The recent drought – which is far from over despite recent rains – has brought some public attention to the impact of climate change on California and led to an important renewed focus on water conservation as fear grows that some communities may run out of this precious resource.

What is less well-known is that saving water doesn’t just help conserve limited water supplies, but can also tackle climate change too.

The draft National Climate Assessment has concluded that the US Southwest—which includes California and five other states—can expect less precipitation, hotter temperatures, and drier soils in the future, meaning that by 2060, there could be as much as a 35 percent increase in water demand. Along with that comes a 25 to 50 percent increased risk of water shortages. This means that whatever happens to the weather in the coming month, we can all expect a hotter and drier Davis in years to come.

These are all good enough reasons to conserve water. But along with using this precious resource sustainably, there is another good incentive to conserve water and that is because it can reduce our carbon emissions and help prevent even worse climate change.

Our water use in California is intimately related to energy use. The relationships between energy, water (and also food) are described by scientists as a nexus which need to be treated as interlinked in order to develop coherent holistic policies. Water use, for example, requires a lot of energy to extract, convey, treat, distribute and clean it up. The State Water Project (SWP) is the most notorious for its energy use: it is the largest single user of energy in California due to the fact it pumps water almost 2000 feet over the Tehachapi Mountains. But whenever we turn on the tap, we are consuming not just water but energy too. When we use filters, run washing machines, irrigate our lawns or send waste water to be treated, the energy required multiplies.

Fact:  Lawn watering uses up on average half of household water use in California.

On the other side of nexus, energy production itself is also highly dependent on water use. Water is used to turn turbines for hydropower, to produce steam for thermoelectric power, and to cool equipment by absorbing the waste heat produced by power generation. According to the California Department of Water Resources, water-related energy use in California consumes approximately 20 percent of the state’s electricity, and 30 percent of the state’s non-power plant natural gas (i.e. natural gas not used to produce electricity.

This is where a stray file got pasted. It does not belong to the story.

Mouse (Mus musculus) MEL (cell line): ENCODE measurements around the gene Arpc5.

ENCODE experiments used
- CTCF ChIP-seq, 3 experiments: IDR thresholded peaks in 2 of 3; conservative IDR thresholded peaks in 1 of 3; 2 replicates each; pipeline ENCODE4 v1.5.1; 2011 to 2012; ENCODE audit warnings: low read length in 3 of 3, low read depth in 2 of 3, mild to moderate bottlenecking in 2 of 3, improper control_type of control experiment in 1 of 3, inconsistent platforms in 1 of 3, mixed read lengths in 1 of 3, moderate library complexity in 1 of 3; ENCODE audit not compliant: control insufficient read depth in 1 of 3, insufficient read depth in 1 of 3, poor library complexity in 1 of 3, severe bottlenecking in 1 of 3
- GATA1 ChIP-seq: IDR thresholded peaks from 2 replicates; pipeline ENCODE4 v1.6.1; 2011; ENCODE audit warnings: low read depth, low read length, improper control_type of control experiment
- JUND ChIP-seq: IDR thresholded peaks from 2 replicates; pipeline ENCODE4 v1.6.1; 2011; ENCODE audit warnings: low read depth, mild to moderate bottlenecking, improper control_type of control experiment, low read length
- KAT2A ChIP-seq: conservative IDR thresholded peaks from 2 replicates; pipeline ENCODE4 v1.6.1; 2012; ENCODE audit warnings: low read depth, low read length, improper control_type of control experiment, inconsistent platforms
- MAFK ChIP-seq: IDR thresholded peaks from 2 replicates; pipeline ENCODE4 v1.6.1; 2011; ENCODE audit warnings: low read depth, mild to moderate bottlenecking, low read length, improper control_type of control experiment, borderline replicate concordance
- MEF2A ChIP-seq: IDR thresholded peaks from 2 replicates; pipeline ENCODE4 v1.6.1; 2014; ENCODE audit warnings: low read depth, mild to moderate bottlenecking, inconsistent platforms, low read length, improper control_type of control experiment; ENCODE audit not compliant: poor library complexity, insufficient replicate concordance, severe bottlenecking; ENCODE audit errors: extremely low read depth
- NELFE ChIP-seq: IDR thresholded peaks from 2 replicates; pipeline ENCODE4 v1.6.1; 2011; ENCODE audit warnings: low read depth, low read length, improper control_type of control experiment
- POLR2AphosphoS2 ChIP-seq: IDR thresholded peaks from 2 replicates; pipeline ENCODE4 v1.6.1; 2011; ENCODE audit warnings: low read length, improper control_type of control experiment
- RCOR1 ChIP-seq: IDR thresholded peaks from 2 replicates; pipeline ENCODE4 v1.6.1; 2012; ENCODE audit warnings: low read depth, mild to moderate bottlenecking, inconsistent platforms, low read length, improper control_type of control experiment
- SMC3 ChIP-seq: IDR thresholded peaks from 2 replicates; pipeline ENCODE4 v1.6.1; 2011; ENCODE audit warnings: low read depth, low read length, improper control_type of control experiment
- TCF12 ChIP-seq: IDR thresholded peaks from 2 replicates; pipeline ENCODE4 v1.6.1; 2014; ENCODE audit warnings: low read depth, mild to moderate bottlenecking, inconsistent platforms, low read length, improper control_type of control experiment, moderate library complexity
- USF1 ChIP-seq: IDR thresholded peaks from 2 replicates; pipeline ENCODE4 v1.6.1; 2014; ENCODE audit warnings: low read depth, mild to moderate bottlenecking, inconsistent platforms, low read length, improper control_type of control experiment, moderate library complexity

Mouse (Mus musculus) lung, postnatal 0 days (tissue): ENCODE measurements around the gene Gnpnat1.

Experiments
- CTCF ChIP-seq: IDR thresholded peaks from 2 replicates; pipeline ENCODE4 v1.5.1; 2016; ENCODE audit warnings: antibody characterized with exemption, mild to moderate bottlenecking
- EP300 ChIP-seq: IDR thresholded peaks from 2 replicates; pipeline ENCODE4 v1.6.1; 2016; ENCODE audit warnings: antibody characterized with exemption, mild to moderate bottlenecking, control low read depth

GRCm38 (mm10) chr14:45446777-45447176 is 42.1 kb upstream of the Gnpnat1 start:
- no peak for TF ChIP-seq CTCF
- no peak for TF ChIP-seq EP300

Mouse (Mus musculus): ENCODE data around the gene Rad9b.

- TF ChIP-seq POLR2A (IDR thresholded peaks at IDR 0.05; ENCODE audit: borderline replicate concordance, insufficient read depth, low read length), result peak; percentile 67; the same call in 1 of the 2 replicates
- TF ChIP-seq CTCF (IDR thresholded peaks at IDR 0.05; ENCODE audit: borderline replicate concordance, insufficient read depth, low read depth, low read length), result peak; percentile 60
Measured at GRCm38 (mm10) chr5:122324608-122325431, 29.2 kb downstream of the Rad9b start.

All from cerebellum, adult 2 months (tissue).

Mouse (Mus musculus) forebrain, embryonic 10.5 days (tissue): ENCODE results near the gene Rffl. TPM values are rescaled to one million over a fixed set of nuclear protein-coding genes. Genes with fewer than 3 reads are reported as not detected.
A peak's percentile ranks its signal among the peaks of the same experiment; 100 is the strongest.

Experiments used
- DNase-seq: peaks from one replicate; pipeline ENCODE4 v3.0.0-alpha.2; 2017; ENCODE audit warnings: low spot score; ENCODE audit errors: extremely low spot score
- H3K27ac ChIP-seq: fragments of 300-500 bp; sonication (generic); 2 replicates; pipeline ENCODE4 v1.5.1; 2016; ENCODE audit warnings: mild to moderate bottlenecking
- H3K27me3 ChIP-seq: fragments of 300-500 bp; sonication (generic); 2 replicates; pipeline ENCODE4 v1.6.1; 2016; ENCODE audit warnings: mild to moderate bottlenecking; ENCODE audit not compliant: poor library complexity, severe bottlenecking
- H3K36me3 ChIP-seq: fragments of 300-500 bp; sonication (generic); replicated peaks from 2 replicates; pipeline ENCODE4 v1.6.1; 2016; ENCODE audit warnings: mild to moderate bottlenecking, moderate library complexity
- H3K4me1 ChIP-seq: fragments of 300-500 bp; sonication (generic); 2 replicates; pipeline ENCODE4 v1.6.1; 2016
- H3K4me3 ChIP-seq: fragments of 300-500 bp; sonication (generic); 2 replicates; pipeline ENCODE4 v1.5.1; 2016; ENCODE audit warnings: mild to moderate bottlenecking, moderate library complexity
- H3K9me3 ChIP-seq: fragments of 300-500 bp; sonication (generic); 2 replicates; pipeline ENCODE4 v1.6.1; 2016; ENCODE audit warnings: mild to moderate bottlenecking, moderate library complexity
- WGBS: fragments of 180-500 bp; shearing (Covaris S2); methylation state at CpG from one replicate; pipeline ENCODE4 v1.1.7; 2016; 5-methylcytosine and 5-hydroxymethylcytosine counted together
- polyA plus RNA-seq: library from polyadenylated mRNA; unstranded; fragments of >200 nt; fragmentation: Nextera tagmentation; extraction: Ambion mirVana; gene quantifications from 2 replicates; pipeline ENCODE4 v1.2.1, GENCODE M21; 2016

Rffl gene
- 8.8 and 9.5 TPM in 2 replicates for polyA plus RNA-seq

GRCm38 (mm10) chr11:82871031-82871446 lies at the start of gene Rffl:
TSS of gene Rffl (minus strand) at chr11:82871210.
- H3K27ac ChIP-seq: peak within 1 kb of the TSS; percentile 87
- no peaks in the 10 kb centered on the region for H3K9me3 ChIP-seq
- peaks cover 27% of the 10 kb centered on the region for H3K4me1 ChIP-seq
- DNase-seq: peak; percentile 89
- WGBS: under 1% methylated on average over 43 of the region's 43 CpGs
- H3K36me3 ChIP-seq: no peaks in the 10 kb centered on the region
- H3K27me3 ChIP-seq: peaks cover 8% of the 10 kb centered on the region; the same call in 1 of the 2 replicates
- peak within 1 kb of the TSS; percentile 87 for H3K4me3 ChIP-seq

Fact: Running the hot water faucet for 5 minutes uses about the same amount of energy as burning a 60-watt bulb for 14 hours.(EPA)

Moreover one of the little-discussed impacts of the drought is its likely impact on increasing California’s dependence on dirty rather than renewable energy.

As Peter Gleick, president of the Oakland-based Pacific Institute, points out, the lack of water is already having an impact on availability of hydropwer: “Because renewable hydropower is among the cheapest and most versatile of electricity sources, California ratepayers will have to pay for more costly fossil fuels to make up for the difference.” The result, he notes, is likely to be “billions of dollars in added energy costs and generating more greenhouse gases to the atmosphere.”

The good news is that water conservation has the potential to have a major impact on emissions. Research by the Natural Resources Defense Council (NRDC) in 2004 showed that household conservation could save significant amounts of energy and preserve limited water resources.

Their case study of San Diego revealed that end use of water – especially energy intensive uses like washing clothes and taking showers – consumes more energy that any other part of the urban water conveyance and treatment cycle. They calculated that if San Diego relied on conservation instead of additional water from Northern California to provide the next 100,000 acre-feet of water, it would save enough energy to provide electricity for 25 percent of all of the households in San Diego.

With water rates for the average family in Davis likely to increase 300% by 2018, there are now three good reasons to save water: water sustainability, climate change and economic costs. So check out our top tips on water saving and let us know if you have other ideas to share.